Events

The First Cold War: The Legacy of Woodrow Wilson in U.S.-Soviet Relations

December 16, 2002 // 11:00am12:00pm

In a recent lecture at the Kennan Institute, Eugene Trani discussed Woodrow Wilson's first Cold War strategy to "quarantine" the new Bolshevik regime in Russia. Trani stated that it is possible to "draw a direct line from Wilson's quarantine, to Kennan's containment and on to the collapse of the U.S.S.R." Trani and Professor Don Davis of Illinois State University have recently published The First Cold War: The Legacy of Woodrow Wilson in U.S.-Soviet Relations. Trani explained that his examination of Wilson's policies covered four topics: first, Wilson's inadequate background and preparation for dealing with Russia; second, his difficulty in selecting an ambassador; third, Wilson's lost opportunity in preserving the Provisional government; and finally, his evolving awareness and remedy for the growing threat of Bolshevism.

According to Trani, Wilson's background and preparations for dealing with Russia were limited. Trani noted that both as a professor at Princeton and as governor of New Jersey, Wilson spoke out against Russian autocracy and its policy towards Jews. Trani further explained that Wilson referred to Russia's autocratic government as "abnormal" and entitled one of his speeches as "The Case Against Russia." Trani noted that Wilson's statements angered many Russian officials, including George P. Bakhmetev, then Russian ambassador to the U.S., who referred to Wilson as a "dangerous radical with fantastic ideas."

Trani contended, "Wilson's presidential fumblings towards Russia constituted the sixteen months it took for him to nominate his first ambassador to St. Petersburg." Trani explained that due to a scandal, Wilson's first nominee, Henry M. Pindell, was forced to resign. He noted that Wilson's next choice, George Mayre, began his position in July 1914, but Wilson fired him due to incompetence in January 1916. Finally, Wilson drafted David Francis, the former Mayor of St. Louis, to head the U.S. delegation. According to Trani, although he was unprepared for his position as Ambassador, Francis was successful in getting Wilson to "recognize the Provisional government before anyone else did."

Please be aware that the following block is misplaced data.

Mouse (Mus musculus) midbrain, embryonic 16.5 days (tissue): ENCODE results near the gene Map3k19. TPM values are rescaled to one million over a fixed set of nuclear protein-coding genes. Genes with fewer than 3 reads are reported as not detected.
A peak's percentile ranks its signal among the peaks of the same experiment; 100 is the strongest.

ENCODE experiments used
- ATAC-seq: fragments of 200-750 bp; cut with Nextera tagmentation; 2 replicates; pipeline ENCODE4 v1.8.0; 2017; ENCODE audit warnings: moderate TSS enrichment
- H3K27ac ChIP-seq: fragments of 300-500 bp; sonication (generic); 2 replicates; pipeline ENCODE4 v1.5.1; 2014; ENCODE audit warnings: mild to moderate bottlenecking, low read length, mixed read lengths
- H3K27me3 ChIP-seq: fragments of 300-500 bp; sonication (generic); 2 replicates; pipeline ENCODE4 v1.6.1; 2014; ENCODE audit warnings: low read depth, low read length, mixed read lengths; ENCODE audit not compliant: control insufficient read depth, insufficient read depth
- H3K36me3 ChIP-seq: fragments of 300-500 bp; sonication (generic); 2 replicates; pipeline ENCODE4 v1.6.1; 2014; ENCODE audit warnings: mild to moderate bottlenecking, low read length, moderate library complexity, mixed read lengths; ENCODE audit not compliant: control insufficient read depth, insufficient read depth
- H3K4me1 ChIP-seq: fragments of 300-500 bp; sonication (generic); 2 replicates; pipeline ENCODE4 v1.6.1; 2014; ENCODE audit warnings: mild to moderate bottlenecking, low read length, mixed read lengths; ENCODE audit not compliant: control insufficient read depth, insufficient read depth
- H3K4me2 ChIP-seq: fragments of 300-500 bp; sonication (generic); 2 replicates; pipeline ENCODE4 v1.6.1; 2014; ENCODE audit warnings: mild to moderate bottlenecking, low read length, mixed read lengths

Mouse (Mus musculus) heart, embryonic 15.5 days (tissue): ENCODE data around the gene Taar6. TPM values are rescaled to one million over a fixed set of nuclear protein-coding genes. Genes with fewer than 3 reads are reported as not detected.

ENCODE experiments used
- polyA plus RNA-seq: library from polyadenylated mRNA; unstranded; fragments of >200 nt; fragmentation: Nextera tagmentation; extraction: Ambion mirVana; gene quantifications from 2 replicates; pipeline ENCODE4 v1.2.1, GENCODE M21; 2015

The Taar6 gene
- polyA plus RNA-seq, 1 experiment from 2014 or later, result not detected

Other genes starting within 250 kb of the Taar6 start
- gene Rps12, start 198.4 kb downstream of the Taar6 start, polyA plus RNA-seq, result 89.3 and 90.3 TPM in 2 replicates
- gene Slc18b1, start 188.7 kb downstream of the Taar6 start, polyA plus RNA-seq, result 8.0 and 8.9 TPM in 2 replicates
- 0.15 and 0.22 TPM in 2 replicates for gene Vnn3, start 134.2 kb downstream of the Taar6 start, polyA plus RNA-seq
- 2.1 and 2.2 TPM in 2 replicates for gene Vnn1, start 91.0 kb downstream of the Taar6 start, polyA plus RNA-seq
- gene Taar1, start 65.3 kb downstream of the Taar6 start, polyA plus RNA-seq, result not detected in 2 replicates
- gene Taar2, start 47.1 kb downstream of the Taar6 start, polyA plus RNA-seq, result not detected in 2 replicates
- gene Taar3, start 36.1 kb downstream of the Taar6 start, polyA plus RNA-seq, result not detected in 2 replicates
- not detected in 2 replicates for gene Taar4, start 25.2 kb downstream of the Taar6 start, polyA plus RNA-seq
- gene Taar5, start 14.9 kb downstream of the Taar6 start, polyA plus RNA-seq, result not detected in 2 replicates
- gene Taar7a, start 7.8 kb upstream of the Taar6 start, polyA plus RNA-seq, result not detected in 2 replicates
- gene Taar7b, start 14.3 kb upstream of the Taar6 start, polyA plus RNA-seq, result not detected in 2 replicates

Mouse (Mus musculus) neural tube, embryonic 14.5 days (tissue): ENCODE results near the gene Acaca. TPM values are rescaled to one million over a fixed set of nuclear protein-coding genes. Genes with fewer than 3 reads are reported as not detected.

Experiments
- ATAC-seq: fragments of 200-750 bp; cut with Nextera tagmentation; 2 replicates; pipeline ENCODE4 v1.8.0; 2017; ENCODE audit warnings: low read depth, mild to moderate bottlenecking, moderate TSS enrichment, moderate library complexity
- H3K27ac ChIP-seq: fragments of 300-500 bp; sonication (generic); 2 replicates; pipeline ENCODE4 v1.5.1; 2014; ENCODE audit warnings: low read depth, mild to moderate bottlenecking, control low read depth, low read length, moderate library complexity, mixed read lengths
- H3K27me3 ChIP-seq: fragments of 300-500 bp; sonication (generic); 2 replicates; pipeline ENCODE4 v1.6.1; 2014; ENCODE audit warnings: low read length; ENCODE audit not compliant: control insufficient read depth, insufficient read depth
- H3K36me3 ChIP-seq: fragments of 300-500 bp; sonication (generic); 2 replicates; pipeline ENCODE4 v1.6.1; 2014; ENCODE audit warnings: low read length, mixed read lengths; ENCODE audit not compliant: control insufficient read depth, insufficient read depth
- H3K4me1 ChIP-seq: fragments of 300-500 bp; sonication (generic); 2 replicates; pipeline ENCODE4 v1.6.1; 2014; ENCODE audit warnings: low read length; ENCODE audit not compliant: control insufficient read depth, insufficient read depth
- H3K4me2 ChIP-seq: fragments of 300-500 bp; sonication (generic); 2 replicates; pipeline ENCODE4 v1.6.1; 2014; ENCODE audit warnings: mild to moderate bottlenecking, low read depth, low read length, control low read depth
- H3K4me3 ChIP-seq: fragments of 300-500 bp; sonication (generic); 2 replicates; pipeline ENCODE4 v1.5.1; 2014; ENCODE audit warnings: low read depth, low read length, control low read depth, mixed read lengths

Trani's third topic examined Wilson's "lost opportunity" to preserve the Provisional government. According to Trani, Wilson failed to support the Provisional government because "he followed a policy of no fight, no loan." Trani explained that the Provisional government's viability could not be accurately tested because its allies, namely the United States, "failed to contribute financial, technical, and military aid in a timely manner."

Finally, Trani discussed Wilson's growing awareness of Bolshevism's threat toward the United States. He noted that Wilson was unwilling to recognize the Bolshevik regime, instead choosing to appeal to the Russian people. This appeal "constituted Point Six of Wilson's great Fourteen Points speech—a guarantee by the Allies of fair play in Russia or his famous ‘acid test' policy." Trani explained that Wilson initially went along with his advisors' view to "wait-and-see" if Bolshevism would fail. However, Wilson soon became more outspoken calling the Bolsheviks "selfish, ruthless and pitiless." Even after his debilitating stroke Wilson refused to recognize the Bolshevik regime, stating, "The existing regime in Russia is based upon every negation of every principle upon which it is possible to base harmonious and trustful relations."

Trani concluded by saying that Wilson's ideas had a substantial impact on U.S. Cold War policies. He contended that "by 1920 Wilson emerged as the world's first cold warrior, armed with a sophisticated strategy for the defense of western civilization against communist totalitarianism—a strategy which in 1991 triumphed."

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